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n2doc

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Home country: USA
Current location: Georgia
Member since: Tue Feb 10, 2004, 12:08 PM
Number of posts: 34,017

About Me

Environmental Scientist

Journal Archives

Why dentists are speaking out about the plastic beads in your toothpaste

By Abby PhillipThe tiny plastic beads found in many popular toothpaste brands are approved by regulators, but dentists are becoming increasingly alarmed that the beads could cause more dental hygiene problems than they solve.

Polyethylene plastic beads became all the rage in personal care products -- including toothpastes, face washes and body scrubs -- a few years ago. And the Food and Drug Administration says they're safe.

But the beads do not disintegrate and are not biodegradable, and dentists are concerned that they're getting suck in the tiny crevices of teeth.

"They’ll trap bacteria in the gums which leads to gingivitis, and over time that infection moves from the gum into the bone that holds your teeth, and that becomes periodontal disease," dentist Justin Phillip said, according to Phoenix ABC affiliate KNXV. "Periodontal disease is scary.”

The beads are similar to the slightly larger exfoliating beads the Illinois legislature banned this year because the products can't be sifted out of the water supply and can end up in large bodies of water, where they can harm marine life.

more
http://www.washingtonpost.com/news/to-your-health/wp/2014/09/18/why-dentists-are-speaking-out-about-the-plastic-beads-in-your-toothpaste/

This is Stunning: Greenland's Black Snow



By Eric Holthaus
Jason Box knows ice. That’s why what’s happened this year concerns him so much.

Box just returned from a trip to Greenland. Right now, the ice there is … black:






The ice in Greenland this year isn’t just a little dark—it’s record-setting dark. Box says he’s never seen anything like it. I spoke to Box by phone earlier this month, just days after he returned from his summer field research campaign.

“I was just stunned, really,” Box told me.

The photos he took this summer in Greenland are frightening. But their implications are even more so. Just like black cars are hotter to the touch than white ones on sunny summer days, dark ice melts much more quickly.

As a member of the Geological Survey of Denmark and Greenland, Box travels to Greenland from his home in Copenhagen to track down the source of the soot that’s speeding up the glaciers’ disappearance. He aptly calls his crowdfunded scientific survey Dark Snow.

more

http://www.slate.com/blogs/future_tense/2014/09/16/jason_box_s_research_into_greenland_s_dark_snow_raises_more_concerns_about.html?wpsrc=fol_tw

Thursday TOON Roundup 4- The Rest

Florida




Voting







Fbook




Pot


Ag




USA




Roosevelt

Thursday TOON Roundup 3- Politics












Thursday Toon Roundup 2- Goodell Must Go






















Thursday Toon Roundup 1: We got the War























Hepatitis C drug in India to cost 2% of US Price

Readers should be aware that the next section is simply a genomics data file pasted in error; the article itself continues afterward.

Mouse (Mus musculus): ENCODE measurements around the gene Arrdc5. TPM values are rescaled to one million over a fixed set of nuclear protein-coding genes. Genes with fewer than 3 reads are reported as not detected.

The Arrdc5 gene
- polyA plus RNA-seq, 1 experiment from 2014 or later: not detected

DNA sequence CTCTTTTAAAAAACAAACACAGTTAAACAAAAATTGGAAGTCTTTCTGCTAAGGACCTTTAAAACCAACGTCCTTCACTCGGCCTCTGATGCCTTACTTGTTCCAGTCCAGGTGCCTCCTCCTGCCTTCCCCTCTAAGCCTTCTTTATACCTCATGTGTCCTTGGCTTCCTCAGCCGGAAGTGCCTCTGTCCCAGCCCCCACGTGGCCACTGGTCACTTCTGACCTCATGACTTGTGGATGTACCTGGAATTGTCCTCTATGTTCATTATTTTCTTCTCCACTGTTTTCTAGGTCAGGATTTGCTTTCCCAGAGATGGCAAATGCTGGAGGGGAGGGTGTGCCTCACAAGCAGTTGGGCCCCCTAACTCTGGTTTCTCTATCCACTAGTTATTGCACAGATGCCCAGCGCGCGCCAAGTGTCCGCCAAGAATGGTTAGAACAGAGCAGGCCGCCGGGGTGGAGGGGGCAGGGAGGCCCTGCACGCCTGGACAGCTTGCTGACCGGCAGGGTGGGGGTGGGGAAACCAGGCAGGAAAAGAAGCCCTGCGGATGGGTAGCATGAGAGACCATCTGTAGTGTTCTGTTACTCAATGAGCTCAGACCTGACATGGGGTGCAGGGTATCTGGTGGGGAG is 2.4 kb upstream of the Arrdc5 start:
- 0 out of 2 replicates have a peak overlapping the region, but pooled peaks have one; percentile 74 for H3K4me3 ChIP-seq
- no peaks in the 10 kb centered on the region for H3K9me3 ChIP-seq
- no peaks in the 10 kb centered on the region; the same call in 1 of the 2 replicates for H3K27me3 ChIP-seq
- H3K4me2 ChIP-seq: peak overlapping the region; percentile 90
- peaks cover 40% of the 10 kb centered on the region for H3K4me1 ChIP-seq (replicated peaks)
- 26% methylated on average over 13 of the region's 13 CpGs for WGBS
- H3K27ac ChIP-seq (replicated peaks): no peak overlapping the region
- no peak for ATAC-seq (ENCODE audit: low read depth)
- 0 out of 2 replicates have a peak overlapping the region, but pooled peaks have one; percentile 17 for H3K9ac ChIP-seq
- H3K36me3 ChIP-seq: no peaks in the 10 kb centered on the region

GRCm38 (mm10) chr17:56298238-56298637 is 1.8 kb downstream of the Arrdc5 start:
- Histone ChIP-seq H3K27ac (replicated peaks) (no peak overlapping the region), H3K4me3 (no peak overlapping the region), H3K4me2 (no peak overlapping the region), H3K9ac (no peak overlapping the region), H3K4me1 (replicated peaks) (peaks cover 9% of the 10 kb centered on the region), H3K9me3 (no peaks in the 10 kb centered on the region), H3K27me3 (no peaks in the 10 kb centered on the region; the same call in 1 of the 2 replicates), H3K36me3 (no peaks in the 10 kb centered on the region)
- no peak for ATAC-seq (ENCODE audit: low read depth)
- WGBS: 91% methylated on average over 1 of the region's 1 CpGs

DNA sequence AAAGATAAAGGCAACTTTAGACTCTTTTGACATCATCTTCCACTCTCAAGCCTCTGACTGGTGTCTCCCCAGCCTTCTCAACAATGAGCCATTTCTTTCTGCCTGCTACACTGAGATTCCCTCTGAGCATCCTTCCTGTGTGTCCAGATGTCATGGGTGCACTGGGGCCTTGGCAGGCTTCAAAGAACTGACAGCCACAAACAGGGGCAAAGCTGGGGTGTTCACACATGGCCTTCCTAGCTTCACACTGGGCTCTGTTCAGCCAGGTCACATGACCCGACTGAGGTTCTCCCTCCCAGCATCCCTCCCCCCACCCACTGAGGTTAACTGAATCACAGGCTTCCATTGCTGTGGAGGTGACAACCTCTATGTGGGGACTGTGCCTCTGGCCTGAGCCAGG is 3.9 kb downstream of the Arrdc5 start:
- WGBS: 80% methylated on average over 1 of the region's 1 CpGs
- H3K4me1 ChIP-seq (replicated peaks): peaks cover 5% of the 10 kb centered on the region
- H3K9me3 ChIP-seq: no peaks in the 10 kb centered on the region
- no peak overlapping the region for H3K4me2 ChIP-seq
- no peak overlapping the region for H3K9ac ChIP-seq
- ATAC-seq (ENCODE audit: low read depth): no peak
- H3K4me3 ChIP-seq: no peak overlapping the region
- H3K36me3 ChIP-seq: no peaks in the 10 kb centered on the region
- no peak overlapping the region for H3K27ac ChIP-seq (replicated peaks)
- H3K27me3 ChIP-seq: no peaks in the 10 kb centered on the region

NEW DELHI: Sofosbuvir, the wonder medicine for Hepatitis C that costs $84,000 or Rs 50.4 lakh for a 24-week treatment regimen in the US, will soon be available in India for about $1,800 or roughly Rs 1.1 lakh for the same regimen. The patent holder, pharma major Gilead, announced on Monday that it would be selling the drug at this price in India and also giving voluntary licences to seven Indian pharma companies to produce it.

The voluntary licencing deal promises to make the drug cheap in Indias as well as up to 91 countries where the Indian firms are allowed to sell it. But this has come at the cost of these Indian companies agreeing to abandon India's partners in its fight against Big Pharma for access to inexpensive medicines — Brazil, Russia, China, Thailand and many other middle-income countries. The Indian manufacturers will not be allowed to sell sofosbuvir in these countries.

Under the licensing agreement Cadila Healthcare, Cipla, Hetero Labs, Mylan Laboratories, Ranbaxy Laboratories, Sequent Scientific and Strides Arcolab have the right to develop and market generic versions of sofosbuvir and a related drug, ledipasvir, in 91 developing countries.

"We believe in the capabilities of our partner companies for high quality, low cost, high volume manufacturing. The competition between them will bring down the price of the generic version of sofosbuvir and thus this partnership will help bring about better access to patients globally. Gilead will have no control over their pricing. Our partner companies will set their own prices," said Greg H Alton, executive vice president of Gilead, at a press conference.

more

http://timesofindia.indiatimes.com/india/Hepatitis-C-drug-in-India-to-cost-Rs-49-lakh-less-than-in-US/articleshow/42585732.cms

Wednesday Toon Roundup 5- The Rest

Scotland






Florida





Ebola





Death





economics




RIP





Wednesday Toon Roundup 4-GOP














Wednesday Toon Roundup 3- Inevitable








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